News

How Idris Elba Jumped On VIP & Reggie Rockstone's 'Selfie'

Hiplife pioneer Reggie Rockstone tells us how he got Idris Elba to rap in pidgin English on the remix of "Selfie" with VIP & Phyno.


Earlier this year, hiplife pioneer Reggie Rockstone linked up with Ghanaian group VIP to drop a pop ode to the never-dying hand-held self portrait, "Selfie," under the joint group name of VVIP. Fast forward a couple months, and a remix version of the track surfaced with an unexpected feature from actor Idris Elba and Nigerian star Phyno. Since then, the revisited "Selfie" remix has been heating up the 'afrobeats' charts. We reached out to Reggie Rockstone to get the backstory behind this unlikely collaboration, the Accra legend shed light on how he met Idris Elba in Ghana while the actor was shooting the Cary Fukunaga-directed Beasts Of No Nation and recorded this rising tune:

[Idris and I] have a mutual friend (Tony Tagoe) and I own a very popular night club/lounge (Rockstones Office and Django Bar) all in Accra, the capital. I knew from Tony months before, about brother Idris coming to Ghana to shoot a movie and also what a great earthling he was. And as a night joint owner, it was only slick and sensible we hosted him. He finally came to Ghana and got busy shooting the movie!

We would meet on an off-night for him... Idris is a real humble human and so his vibes spread out to all who were around him. I... carry myself in a similar manner and so we connected. I recently joined a legendary group called VVIP and dropped a hot single "selfie" (came out bout the same time as The Chainsmokers version). The tune came on in the joint and all lit up with Idris looking on and boppin his head. I just asked him, "Bro! U wanna jump on the remix?" He replies"Yup! It's a dope beat! Let's do it!"

He did not only keep his word but also did something original by rapping in creole pidgeon English from Freetown and also directing a quick viral video (not out yet) at a friend's house right after he was done recording whilst we ate and talked!... After back and forths via viber and emails, we finally put the track out and the reaction and feedback has been amazing! We also have brother Phyno from naija (one of the biggest names out there now) jump on the track!

Idris name-drops Oprah in his verse so we hope she hears it and comments! We shall meet again soon to make more music am sure, when he comes back to GH for the premier of his movie named:"Beasts of No Nation" a heavy one from what we hear!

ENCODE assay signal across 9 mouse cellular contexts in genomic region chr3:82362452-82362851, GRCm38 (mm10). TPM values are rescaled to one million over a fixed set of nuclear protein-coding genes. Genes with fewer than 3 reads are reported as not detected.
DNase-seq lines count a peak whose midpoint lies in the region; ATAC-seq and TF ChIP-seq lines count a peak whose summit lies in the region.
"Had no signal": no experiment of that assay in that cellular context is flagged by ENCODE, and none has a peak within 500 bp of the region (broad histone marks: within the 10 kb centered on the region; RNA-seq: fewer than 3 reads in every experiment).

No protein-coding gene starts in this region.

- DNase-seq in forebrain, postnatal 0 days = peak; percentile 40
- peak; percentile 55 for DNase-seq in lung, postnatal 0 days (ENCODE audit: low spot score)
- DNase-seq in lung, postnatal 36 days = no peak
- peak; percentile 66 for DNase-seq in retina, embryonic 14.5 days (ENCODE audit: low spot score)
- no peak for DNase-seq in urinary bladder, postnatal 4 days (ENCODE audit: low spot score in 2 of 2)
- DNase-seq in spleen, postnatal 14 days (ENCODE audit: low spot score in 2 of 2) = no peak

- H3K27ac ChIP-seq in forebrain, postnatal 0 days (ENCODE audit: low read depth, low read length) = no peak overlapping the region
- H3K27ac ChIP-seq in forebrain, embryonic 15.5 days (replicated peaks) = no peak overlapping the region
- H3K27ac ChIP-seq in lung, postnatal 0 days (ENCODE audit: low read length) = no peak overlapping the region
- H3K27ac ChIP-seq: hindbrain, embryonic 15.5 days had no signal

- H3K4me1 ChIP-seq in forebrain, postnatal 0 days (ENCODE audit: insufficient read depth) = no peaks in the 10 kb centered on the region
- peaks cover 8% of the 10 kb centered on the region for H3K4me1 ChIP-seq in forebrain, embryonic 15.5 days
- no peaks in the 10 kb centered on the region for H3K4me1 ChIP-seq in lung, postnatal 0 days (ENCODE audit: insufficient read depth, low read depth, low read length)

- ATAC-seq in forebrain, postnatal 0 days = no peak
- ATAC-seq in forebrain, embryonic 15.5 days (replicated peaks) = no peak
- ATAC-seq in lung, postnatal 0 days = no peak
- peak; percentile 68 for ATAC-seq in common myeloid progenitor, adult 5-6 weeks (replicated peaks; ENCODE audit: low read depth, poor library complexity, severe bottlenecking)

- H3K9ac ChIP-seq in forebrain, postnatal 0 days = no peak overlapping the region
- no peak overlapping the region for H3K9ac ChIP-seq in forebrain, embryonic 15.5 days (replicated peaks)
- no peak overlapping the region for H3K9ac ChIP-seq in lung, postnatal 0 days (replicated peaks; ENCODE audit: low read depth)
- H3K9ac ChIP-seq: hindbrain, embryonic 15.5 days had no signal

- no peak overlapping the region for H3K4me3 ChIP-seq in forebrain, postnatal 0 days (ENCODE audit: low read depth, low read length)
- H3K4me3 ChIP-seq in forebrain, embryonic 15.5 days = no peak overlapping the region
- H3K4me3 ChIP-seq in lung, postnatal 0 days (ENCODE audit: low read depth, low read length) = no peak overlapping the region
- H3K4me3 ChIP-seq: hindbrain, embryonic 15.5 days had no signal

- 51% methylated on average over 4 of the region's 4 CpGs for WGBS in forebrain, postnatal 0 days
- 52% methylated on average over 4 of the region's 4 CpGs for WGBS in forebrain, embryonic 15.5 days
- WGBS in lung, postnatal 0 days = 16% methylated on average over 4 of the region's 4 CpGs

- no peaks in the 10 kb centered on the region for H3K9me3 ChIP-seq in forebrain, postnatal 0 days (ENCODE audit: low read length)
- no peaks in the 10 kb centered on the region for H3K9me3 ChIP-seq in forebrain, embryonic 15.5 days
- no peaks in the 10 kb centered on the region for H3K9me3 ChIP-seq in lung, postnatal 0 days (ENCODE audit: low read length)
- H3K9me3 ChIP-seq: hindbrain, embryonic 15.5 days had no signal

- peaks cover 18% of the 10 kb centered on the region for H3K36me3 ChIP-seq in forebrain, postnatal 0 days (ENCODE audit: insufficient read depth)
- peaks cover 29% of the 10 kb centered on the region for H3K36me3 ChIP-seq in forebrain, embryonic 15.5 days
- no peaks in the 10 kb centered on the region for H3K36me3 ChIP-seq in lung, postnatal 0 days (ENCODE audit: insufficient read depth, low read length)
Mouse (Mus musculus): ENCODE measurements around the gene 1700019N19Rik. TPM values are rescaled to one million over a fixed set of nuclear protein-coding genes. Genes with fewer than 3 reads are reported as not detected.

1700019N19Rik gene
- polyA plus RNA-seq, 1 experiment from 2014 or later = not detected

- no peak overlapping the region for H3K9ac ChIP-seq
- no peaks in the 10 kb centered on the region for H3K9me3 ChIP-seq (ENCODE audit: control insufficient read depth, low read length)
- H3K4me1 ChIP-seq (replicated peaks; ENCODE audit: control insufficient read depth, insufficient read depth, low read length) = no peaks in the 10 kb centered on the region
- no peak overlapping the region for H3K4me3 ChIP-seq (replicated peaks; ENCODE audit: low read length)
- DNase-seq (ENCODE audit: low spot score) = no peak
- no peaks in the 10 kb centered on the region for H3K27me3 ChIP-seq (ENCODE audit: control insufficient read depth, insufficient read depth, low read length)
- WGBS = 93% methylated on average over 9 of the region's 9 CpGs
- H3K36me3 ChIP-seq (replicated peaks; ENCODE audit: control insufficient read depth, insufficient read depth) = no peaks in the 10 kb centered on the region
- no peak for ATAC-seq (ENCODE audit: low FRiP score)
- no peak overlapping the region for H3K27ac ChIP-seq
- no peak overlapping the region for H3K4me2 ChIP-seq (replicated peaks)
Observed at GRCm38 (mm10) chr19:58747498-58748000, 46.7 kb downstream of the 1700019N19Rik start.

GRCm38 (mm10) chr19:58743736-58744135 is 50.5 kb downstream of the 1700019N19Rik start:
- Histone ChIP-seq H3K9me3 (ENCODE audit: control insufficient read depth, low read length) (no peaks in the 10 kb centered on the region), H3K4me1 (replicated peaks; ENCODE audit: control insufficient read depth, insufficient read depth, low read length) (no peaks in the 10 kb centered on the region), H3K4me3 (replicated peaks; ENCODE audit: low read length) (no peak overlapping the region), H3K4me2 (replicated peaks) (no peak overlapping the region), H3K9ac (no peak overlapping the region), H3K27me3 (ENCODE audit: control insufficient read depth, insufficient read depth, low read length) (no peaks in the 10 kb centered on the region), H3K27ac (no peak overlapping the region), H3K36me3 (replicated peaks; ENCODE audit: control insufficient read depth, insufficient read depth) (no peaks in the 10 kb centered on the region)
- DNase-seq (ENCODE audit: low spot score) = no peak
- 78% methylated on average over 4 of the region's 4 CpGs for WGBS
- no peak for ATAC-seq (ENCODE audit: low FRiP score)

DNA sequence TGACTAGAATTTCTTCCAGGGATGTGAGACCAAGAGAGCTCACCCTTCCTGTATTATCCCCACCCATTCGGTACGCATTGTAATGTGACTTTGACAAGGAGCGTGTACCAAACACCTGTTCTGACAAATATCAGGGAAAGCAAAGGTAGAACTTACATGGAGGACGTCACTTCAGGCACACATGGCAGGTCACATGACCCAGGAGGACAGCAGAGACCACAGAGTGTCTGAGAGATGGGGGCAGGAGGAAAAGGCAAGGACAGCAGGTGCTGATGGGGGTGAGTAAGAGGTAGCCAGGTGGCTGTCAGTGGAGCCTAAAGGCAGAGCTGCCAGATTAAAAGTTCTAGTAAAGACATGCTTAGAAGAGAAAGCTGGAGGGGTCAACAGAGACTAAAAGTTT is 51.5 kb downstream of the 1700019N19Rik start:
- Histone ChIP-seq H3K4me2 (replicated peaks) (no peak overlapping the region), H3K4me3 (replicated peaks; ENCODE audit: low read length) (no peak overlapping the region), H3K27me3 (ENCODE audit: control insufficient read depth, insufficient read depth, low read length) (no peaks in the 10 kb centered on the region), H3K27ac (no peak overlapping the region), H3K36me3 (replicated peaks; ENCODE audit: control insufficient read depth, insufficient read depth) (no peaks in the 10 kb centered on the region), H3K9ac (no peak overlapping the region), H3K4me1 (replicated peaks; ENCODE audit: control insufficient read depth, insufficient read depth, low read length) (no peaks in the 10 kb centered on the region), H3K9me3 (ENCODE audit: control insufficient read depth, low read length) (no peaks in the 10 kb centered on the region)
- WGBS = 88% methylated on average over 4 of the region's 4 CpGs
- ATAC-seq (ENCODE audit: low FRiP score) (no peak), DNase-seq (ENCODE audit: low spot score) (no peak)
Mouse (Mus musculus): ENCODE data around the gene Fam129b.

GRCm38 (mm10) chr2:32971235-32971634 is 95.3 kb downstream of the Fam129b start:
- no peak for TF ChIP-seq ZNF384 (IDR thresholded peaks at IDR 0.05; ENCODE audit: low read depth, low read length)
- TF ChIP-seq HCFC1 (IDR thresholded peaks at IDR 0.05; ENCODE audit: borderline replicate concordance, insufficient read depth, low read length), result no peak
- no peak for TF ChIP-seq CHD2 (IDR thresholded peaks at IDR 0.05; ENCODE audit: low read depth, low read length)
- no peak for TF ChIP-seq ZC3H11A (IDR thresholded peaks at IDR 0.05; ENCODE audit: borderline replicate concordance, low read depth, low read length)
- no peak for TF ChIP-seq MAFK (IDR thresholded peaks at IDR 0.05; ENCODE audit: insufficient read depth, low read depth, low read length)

[audio:http://www.okayafrica.com/wp-content/uploads/VVIP-Selfie-remix-Radio-ft-Idris-Elba-Phyno-Prod-by-Magnom.mp3|titles=VVIP "Selfie (Remix) ft. Idris Elba and Phyno" (produced by Magnom)]

>>>Stream VVIP "Selfie (Remix) ft. Idris Elba and Phyno" (produced by Magnom)

Idris Elba has been dipping his toes in music these days, check out the details on his upcoming Nelson Mandela-inspired album featuring James Blake, Mumford & Sons, Spoek Mathambo, DJ Spoko and more.

Music

6 Samples From 'Éthiopiques' in Hip-Hop

A brief history of Ethio-jazz cultural exchange featuring songs by Nas & Damian Marley, K'naan, Madlib and more.

This article was originally published on OkayAfrica in March, 2017. We're republishing it here for our Crossroads series.

It's 2000 something. I'm holed up in my bedroom searching for samples to chop up on Fruity Loops. While deep into the free-market jungle of Amazon's suggested music section, I stumble across a compilation of Ethiopian music with faded pictures of nine guys jamming in white suit jackets. I press play on the 30 second sample.

My mind races with the opportunities these breakbeats offered a budding beat maker. Catchy organs, swinging horns, funky guitar riffs, soulful melodies and grainy and pained vocalists swoon over love lost and gained. Sung in my mother tongue—Amharic—this was a far cry from the corny synthesizer music of the 1990s that my parents played on Saturday mornings. I could actually sample this shit.

The next day, I burn a CD and pop it into my dad's car. His eyes light up when the first notes ooze out of the speakers. “Where did you get this?" He asks puzzlingly. “The internet," I respond smiling.

In the 1970s my dad was one of thousands of high school students in Addis Ababa protesting the monarchy. The protests eventually created instability which lead to a coup d'état. The monarchy was overthrown and a Marxist styled military junta composed of low ranking officers called the Derg came to power. The new regime subsequently banned music they deemed to be counter revolutionary. When the Derg came into power, Amha Eshete, a pioneering record producer and founder of Ahma Records, fled to the US and the master recordings of his label's tracks somehow ended up in a warehouse in Greece.

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